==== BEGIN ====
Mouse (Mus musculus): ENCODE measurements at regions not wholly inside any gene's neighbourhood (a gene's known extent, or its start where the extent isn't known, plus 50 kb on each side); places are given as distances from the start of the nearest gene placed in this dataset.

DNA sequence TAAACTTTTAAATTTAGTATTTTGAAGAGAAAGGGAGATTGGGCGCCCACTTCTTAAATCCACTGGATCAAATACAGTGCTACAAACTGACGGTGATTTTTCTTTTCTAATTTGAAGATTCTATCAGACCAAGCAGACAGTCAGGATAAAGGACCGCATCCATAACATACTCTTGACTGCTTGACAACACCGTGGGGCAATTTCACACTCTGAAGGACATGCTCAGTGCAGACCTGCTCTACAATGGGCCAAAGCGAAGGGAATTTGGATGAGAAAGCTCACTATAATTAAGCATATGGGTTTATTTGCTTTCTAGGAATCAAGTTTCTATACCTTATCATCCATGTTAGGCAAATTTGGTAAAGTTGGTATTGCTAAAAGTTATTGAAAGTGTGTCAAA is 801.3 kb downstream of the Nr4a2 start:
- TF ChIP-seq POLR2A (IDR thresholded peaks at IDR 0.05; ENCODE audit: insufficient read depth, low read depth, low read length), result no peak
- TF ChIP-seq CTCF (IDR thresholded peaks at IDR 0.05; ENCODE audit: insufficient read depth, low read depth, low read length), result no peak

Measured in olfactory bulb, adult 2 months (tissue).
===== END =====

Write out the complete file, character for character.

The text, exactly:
Mouse (Mus musculus): ENCODE measurements at regions not wholly inside any gene's neighbourhood (a gene's known extent, or its start where the extent isn't known, plus 50 kb on each side); places are given as distances from the start of the nearest gene placed in this dataset.

DNA sequence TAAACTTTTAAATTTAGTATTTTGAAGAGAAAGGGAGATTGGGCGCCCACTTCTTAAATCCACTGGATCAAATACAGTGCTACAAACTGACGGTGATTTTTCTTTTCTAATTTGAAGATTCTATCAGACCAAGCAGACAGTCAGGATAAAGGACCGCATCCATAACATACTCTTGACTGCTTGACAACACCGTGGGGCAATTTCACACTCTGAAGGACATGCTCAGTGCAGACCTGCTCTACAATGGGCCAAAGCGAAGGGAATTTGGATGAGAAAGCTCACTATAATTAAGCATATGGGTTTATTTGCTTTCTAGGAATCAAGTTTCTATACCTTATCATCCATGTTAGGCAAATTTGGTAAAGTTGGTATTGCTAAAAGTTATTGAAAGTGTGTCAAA is 801.3 kb downstream of the Nr4a2 start:
- TF ChIP-seq POLR2A (IDR thresholded peaks at IDR 0.05; ENCODE audit: insufficient read depth, low read depth, low read length), result no peak
- TF ChIP-seq CTCF (IDR thresholded peaks at IDR 0.05; ENCODE audit: insufficient read depth, low read depth, low read length), result no peak

Measured in olfactory bulb, adult 2 months (tissue).